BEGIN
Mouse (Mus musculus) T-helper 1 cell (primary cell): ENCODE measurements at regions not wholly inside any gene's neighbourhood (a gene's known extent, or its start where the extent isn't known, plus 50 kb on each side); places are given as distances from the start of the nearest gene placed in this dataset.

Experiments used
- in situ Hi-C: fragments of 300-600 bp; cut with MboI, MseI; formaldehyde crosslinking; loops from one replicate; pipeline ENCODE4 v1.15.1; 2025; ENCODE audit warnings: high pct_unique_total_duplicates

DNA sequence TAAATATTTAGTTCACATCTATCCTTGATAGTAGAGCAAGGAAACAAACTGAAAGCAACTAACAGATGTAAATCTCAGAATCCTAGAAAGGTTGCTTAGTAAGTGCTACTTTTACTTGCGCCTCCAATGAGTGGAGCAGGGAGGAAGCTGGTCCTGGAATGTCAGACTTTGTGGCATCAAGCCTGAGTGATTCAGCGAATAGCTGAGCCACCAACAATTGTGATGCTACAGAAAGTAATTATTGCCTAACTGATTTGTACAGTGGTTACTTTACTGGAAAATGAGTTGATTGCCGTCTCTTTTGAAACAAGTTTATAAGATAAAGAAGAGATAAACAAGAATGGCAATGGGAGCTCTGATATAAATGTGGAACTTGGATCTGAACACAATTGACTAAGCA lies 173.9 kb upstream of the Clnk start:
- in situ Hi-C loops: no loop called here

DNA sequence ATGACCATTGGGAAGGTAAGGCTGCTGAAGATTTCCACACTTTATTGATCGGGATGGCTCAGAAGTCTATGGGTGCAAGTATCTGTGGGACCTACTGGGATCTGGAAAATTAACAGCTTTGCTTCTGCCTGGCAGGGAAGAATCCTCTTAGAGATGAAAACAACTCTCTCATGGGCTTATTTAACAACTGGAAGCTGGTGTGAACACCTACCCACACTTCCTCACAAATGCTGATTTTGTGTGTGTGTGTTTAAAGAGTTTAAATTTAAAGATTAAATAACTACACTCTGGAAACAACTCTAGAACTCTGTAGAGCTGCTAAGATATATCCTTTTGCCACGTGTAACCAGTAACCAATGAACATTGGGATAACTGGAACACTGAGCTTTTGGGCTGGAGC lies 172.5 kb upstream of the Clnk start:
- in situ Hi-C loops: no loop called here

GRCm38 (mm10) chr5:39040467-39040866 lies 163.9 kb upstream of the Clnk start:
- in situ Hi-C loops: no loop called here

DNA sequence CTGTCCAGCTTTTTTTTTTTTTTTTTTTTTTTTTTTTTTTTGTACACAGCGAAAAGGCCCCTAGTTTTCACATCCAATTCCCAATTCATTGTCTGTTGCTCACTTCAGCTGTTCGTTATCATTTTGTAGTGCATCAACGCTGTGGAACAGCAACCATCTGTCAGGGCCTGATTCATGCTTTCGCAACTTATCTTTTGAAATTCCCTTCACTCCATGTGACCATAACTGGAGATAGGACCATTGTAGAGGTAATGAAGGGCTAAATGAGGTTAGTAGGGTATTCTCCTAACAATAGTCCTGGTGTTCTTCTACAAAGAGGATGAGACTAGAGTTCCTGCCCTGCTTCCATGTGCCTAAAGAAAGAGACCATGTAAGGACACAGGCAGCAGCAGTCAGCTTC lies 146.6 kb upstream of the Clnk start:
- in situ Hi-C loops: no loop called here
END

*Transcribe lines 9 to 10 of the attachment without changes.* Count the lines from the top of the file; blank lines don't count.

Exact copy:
- in situ Hi-C loops: no loop called here

DNA sequence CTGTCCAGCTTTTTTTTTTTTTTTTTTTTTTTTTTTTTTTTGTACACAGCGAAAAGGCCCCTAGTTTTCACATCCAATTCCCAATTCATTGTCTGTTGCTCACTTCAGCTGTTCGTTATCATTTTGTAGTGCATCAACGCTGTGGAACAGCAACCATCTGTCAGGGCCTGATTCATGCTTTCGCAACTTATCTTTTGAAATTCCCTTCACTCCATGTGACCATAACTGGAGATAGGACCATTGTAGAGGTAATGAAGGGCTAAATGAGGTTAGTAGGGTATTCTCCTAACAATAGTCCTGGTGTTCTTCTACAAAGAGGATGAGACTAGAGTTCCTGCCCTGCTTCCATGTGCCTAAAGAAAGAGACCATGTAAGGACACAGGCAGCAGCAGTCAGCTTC lies 146.6 kb upstream of the Clnk start: